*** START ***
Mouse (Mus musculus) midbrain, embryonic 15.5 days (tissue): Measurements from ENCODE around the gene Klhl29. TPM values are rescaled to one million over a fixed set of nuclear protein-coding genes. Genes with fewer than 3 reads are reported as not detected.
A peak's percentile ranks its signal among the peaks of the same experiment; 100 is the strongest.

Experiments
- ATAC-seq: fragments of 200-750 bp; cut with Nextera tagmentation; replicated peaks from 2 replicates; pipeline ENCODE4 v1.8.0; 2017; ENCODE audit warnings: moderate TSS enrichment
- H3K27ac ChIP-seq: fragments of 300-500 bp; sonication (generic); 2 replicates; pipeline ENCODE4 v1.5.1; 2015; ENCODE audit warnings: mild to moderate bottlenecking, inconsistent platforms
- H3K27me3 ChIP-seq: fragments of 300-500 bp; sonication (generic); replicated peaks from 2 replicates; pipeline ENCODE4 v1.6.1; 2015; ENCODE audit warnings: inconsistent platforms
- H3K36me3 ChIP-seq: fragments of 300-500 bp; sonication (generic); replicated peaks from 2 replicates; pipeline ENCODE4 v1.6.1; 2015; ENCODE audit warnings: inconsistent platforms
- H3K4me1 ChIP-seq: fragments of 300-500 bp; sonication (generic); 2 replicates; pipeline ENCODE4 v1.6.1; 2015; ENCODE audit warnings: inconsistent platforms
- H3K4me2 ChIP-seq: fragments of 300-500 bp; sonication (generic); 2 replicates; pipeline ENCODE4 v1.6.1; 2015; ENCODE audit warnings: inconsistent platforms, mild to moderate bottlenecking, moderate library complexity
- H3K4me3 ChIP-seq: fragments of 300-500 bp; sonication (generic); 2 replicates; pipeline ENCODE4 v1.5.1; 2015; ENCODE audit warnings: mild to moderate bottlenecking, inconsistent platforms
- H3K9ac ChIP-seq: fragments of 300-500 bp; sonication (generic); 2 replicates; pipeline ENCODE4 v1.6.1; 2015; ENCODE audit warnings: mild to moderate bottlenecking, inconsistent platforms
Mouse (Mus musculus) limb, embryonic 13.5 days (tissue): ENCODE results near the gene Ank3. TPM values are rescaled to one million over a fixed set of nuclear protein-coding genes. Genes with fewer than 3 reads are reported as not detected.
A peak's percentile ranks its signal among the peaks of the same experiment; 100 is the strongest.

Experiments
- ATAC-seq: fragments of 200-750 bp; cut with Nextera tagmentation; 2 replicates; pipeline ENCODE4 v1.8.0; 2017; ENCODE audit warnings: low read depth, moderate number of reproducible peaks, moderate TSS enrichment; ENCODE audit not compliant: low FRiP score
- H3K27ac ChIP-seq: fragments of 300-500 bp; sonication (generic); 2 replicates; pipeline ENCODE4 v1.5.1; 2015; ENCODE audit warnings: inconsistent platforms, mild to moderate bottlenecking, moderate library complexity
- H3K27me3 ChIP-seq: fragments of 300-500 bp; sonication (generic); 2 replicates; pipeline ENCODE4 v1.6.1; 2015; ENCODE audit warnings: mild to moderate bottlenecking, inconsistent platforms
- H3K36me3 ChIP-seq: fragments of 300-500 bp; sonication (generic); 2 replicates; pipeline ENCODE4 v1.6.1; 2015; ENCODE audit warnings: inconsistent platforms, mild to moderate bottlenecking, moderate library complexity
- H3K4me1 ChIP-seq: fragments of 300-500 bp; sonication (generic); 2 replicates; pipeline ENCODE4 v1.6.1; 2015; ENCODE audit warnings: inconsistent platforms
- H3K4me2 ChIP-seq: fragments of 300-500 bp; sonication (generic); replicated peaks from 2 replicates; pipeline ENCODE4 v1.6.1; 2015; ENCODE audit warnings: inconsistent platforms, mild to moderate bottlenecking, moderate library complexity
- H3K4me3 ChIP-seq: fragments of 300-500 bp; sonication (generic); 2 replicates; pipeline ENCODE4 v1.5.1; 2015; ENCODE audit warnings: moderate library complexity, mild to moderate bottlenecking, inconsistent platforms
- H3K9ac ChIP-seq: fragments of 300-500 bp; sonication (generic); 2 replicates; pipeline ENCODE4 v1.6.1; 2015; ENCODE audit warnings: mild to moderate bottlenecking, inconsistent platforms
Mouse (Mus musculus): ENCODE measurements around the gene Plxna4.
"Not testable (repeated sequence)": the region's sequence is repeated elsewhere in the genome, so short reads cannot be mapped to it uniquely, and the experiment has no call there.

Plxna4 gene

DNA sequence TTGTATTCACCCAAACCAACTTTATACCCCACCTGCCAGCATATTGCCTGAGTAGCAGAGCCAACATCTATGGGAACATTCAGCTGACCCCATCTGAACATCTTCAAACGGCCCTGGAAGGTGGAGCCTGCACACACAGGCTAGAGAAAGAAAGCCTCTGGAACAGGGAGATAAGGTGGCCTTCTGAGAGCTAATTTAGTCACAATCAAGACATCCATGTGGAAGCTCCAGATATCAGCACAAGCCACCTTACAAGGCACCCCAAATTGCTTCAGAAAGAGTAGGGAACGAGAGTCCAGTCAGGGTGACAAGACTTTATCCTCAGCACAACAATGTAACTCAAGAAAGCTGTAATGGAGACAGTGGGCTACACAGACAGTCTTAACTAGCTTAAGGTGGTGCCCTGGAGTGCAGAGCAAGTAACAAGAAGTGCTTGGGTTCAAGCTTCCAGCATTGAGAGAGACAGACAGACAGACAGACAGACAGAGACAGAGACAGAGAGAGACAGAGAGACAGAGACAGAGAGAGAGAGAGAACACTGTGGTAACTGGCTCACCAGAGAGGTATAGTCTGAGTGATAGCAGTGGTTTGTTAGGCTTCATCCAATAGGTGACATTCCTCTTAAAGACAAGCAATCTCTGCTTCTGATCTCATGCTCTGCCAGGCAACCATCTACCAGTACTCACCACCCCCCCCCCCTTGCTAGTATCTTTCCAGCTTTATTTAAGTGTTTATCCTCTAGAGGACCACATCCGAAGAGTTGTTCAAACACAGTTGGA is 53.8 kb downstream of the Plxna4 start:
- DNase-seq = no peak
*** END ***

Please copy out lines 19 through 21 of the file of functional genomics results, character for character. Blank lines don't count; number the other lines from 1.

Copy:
- H3K4me1 ChIP-seq: fragments of 300-500 bp; sonication (generic); 2 replicates; pipeline ENCODE4 v1.6.1; 2015; ENCODE audit warnings: inconsistent platforms
- H3K4me2 ChIP-seq: fragments of 300-500 bp; sonication (generic); replicated peaks from 2 replicates; pipeline ENCODE4 v1.6.1; 2015; ENCODE audit warnings: inconsistent platforms, mild to moderate bottlenecking, moderate library complexity
- H3K4me3 ChIP-seq: fragments of 300-500 bp; sonication (generic); 2 replicates; pipeline ENCODE4 v1.5.1; 2015; ENCODE audit warnings: moderate library complexity, mild to moderate bottlenecking, inconsistent platforms